46:44 And this, if we're doing this manually as I've said, this gives us the opportunity if we have an outlier, say for example here at 3450 Hz we have a negative 5.16% which is a little bit different to the surrounding values, I might choose to even those out and it's important here to note as well, we're not going to correct our mass airflow sensor calibration in one hit.
47:11 It's generally going to take perhaps 2 or 3 iterations of changes before we get our mass airflow sensor calibration dialled in really nicely.
47:20 So don't expect to go and fix everything in one go.
47:25 It's worth I guess also talking about what sort of errors are we really trying to look for? Now a lot of tuners will beat themselves up trying to achieve the impossible and see an absolute 0 error right through this histogram and to be honest, it's not very realistic.
47:42 I'm generally happy if I can get my error within +/- 1% and the reality is if you try and chase your tail and get it any better than that, you're probably going to end up simply spending a lot more time, wasting a lot of time for no real benefit.
47:59 Remember once we've completed this task, we're going to reenable all of the closed loop control and that closed loop control is then going to be able to correct any really small errors, what we're trying to do is make the closed loop control's job as simple as possible.
48:16 The less the closed loop control system has to do, the better our results are going to be.
48:22 Now the other way we can use the data from our histogram is to use the special paste function.
48:28 And this is a quicker way, although it doesn't really give us the opportunity to be as selective with our data.
48:37 So what I'm going to do now is just highlight all of the data here out to this particular point, in this case 4950 Hz and what I'm going to do is right click and I'm going to click on copy.
48:52 Now we're going to go back to our scanner and what I'm going to do is highlight our table there and I'm going to right click.
48:58 And if we come down to paste special, we've got some options on how we're going to paste those error values that we've just seen.
49:06 And the two that we're interested in here are our multiplied by percent.
49:10 And as its name entails, all that's going to do is apply our error values as a percentage changes to our MAF calibration.
49:19 Pretty much exactly what you just watched me do by hand.
49:23 The other option we can use here is the multiply by percent half and again as its name implies, rather than applying the full percentage error to our calibration, it'll apply half the error.
49:37 So if we have a 5% error at a certain break point, it'll correct that particular break point in our calibration by 2.5%.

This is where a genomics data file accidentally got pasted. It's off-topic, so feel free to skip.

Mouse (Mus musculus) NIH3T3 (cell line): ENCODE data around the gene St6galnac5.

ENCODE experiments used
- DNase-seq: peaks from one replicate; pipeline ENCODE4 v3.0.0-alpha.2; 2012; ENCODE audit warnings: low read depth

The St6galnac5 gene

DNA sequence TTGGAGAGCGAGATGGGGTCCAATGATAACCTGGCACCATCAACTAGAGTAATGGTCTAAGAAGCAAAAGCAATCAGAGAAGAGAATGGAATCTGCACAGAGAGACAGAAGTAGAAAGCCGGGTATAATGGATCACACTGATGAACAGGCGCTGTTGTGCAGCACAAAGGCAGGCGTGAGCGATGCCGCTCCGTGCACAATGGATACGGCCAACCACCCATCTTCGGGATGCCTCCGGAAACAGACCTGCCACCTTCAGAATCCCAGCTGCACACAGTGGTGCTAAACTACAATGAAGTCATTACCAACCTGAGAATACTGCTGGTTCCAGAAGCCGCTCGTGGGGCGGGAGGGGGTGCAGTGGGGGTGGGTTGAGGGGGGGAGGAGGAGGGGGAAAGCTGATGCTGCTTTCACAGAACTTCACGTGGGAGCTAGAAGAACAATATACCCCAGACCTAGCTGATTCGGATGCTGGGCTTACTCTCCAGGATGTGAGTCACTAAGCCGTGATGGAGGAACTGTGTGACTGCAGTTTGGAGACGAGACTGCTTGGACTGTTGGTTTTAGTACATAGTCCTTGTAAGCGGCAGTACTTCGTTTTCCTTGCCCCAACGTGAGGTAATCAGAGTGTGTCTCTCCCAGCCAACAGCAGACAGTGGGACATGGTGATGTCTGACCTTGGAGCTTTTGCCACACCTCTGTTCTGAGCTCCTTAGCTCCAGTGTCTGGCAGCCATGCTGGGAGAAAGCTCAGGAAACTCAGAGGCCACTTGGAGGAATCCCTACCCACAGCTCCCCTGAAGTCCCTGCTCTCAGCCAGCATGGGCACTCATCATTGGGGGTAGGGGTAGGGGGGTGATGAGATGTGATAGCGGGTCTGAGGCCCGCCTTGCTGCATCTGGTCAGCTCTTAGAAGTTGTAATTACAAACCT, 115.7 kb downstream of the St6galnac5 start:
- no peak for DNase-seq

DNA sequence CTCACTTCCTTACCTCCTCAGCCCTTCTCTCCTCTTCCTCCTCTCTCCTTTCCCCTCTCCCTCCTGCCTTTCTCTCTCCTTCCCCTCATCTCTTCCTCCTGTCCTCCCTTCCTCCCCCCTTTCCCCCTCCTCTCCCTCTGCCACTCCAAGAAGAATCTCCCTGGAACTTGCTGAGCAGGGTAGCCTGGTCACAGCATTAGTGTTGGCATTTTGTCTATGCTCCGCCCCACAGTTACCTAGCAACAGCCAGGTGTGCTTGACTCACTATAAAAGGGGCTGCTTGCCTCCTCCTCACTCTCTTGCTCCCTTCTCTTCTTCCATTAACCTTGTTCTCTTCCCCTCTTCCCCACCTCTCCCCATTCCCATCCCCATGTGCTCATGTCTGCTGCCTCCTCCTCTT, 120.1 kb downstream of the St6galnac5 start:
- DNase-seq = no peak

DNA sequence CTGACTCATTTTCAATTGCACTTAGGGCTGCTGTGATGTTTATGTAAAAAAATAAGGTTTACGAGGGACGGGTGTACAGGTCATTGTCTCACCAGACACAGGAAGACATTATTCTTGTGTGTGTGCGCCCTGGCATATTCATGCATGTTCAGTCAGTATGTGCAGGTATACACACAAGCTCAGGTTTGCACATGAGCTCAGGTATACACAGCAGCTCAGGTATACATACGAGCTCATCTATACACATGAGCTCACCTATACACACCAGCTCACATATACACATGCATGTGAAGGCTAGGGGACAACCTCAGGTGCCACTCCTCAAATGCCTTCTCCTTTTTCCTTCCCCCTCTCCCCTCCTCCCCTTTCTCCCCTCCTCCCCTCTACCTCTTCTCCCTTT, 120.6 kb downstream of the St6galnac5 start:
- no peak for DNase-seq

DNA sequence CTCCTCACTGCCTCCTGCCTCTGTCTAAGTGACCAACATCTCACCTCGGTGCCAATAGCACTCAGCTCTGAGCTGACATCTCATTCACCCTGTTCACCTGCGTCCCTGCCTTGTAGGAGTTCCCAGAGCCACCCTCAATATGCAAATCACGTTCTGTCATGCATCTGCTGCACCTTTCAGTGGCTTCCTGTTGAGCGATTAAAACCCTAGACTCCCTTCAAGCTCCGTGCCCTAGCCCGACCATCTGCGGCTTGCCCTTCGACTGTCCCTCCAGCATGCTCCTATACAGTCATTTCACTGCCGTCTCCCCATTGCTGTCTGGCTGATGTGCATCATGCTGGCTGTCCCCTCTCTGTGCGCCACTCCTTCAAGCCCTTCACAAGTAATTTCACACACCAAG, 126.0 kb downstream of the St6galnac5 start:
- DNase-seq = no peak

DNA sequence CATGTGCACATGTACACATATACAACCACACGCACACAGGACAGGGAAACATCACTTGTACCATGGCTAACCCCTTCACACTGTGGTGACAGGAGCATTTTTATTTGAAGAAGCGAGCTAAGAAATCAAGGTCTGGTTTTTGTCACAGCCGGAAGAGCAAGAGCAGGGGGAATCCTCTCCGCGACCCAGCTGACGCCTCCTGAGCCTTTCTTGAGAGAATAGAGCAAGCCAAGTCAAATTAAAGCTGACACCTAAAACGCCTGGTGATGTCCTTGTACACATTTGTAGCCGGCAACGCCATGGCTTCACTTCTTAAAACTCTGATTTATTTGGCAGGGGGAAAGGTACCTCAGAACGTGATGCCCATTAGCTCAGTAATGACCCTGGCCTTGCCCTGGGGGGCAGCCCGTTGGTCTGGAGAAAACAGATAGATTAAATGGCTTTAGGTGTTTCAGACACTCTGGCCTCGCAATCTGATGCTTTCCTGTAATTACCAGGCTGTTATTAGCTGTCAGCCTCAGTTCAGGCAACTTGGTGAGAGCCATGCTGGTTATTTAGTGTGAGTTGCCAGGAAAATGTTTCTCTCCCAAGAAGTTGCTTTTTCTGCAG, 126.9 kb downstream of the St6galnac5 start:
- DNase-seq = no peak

49:46 The way I tend to use this is when our calibration is a long way out and our errors are quite large, I'll start by using the multiply by percent.
49:56 Once we start getting into our second or third iteration, just to reduce the chance of any outliers really affecting our calibration, I'd likely use the multiply by percent half but for now, let's click on multiply by percent and what we'll end up seeing is the data in the range that we highlighted, I'm doing a really shoddy job of highlighting that, I apologise, has now been changed by those percentage values.
50:25 Now a lot of tuners will blindly rely on the paste special function.
50:29 There's nothing necessarily wrong with it but you do need to understand what it's doing, you do need to understand that it's going to mess up your MAF calibration if you've got any odd data, any real outliers in your data so you need to trade that off, understand that, look at your data, have you got really smooth data, does it seem believable, have you got any crazy values that are just obviously incorrect? If you have, probably much better spending the time and manually smoothing and adjusting your MAF calibration.
51:04 While we generally aren't going to be operating down here, as a matter of good housekeeping, I'll generally apply any changes that we've seen down in the idle areas to these lower areas of our calibration.
51:18 So essentially I'm extrapolating our whatever changes I'm seeing in those idle areas across to the left and likewise once we've done our wide open throttle ramp runs, I'm going to do exactly the same to the right past our maximum value.
51:32 OK so we've looked at how we can use the histogram to correct our mass airflow sensor calibration in the cruise area where the PCM is commanding a stoichiometric air/fuel ratio.
51:46 Now what we're going to do on the dyno is we're going to gather some data using ramp runs and again, we're just going to fill in our histogram, let's jump back to that now.
51:56 And now what we're looking at remember is the values above about 5000 Hz and again, these two little outliers here, these negative values come about because of that momentary error, that momentary lean error when the PCM first begins commanding our power enrichment lambda or air/fuel ratio target, while the measured air/fuel ratio comes down and matches that.